Identity and Populism
The surge in support for populist politics worldwide heralds a new period of relevance for identity politics. Populist discourses typically problematize the gap between ‘us’, the people, and ‘them’, the corrupt establishment. Furthermore, in the demarcation of the people, national, ethnic, religious, class, and gender identities are mobilized for political gains. Political discourse that relies on such strategies has increasingly become central in shaping the public debate in different contexts, often materializing in policy proposals targeted against those who are not regarded as part of the core community.
This brings us to the key issue of the identity-populism nexus, of central interest to this section. The background of this question is that identity and identity politics play a vital role in populist political strategies. As growing numbers of citizens in democratic countries (but also in semi-consolidated democracies, as well as liberal autocracies) appear to become disillusioned with pluralism and the rule of law, they become increasingly tempted by populist rhetoric. Populists offer simple narratives which often rely heavily on identity politics, to reassure citizens in an in increasingly complex world. Moreover, and even more disturbingly, the discourse of populist actors related to authoritarian and anti-pluralist practices draws strongly on exclusionary identity politics.
Identity plays an important role in thinking about who are legitimate and illegitimate political actors, and the resulting populist calls for a radical restructuring of the state. However, populism might not be about abolishing democracy per se, as it thrives on support of electoral majorities, in particular on the backing of disgruntled citizens who can easily be drawn into various types of identity politics. Oftentimes, real grievances of the citizens are given an emotional twist of anger by populist actors who construct new identity lines, which are drawn between those claiming to represent the legitimate voice of the people and the “others” of the lesser kind.
Against this backdrop, this section aims to look at the role of identity in populist politics in its different variations. The section is interested in why and how political leaders in democratic and non-democratic regimes appeal to nativist, majoritarian or ethnic identity, as they attempt to radicalize public discourse against pluralism and undermine the rule of law. At the same time, the more traditional link between identity and populism relates to political campaigns and political decisions to “exit” from larger polities (such as the European Union) or oppose international collaboration agreements (for instance, trade agreements). These campaigns often appeal to the sentiments of a narrowly defined identity and rely on the mobilization against minorities.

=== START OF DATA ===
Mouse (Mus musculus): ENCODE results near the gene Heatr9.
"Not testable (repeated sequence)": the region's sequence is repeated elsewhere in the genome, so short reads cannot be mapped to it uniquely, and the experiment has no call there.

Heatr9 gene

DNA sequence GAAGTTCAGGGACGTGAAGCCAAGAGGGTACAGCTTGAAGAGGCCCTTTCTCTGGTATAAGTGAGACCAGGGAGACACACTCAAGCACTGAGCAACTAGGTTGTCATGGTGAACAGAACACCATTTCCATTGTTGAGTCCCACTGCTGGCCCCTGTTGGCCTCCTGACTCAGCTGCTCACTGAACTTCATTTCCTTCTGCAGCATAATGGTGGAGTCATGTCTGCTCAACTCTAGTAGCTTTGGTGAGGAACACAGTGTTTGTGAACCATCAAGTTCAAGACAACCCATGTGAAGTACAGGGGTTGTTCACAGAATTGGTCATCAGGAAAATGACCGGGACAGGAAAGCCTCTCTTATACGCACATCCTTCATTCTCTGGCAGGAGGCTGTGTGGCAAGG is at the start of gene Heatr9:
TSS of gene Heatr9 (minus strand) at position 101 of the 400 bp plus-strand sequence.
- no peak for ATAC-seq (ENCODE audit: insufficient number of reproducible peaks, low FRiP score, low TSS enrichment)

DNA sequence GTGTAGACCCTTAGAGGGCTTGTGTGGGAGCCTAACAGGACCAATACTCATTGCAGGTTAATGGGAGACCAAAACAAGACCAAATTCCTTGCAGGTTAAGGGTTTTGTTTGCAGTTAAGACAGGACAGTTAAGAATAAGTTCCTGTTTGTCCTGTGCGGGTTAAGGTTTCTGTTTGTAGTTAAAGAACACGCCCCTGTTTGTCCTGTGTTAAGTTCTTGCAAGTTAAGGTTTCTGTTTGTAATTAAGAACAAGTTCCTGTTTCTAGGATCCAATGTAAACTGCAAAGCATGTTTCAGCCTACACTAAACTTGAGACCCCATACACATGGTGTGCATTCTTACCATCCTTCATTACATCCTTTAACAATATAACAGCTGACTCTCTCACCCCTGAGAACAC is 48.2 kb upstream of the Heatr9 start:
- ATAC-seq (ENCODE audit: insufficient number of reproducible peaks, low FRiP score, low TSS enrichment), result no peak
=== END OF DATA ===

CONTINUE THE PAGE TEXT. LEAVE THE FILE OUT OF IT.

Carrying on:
Furthermore, the section is interested in the following questions: Which identities are mobilized by populist actors, parties and movements? How is the demarcation of ‘the people’ related to claims of illegitimacy of current governance arrangements? Which counter-movements or institutional reactions are observed where populist discourses gain traction?
The section is interested in the identity-populism nexus regarding the following issues in particular (if not exclusively):
• The role of identity in populist ideology/ Populism and identity-making/ Political mobilisation of identity
• Populism and political legitimacy
• Identity and state capture by parties and private interests
• Politics of memory and populism
• Identity and the politics of “exit”
• Populist discourses
• Emotions and identity politics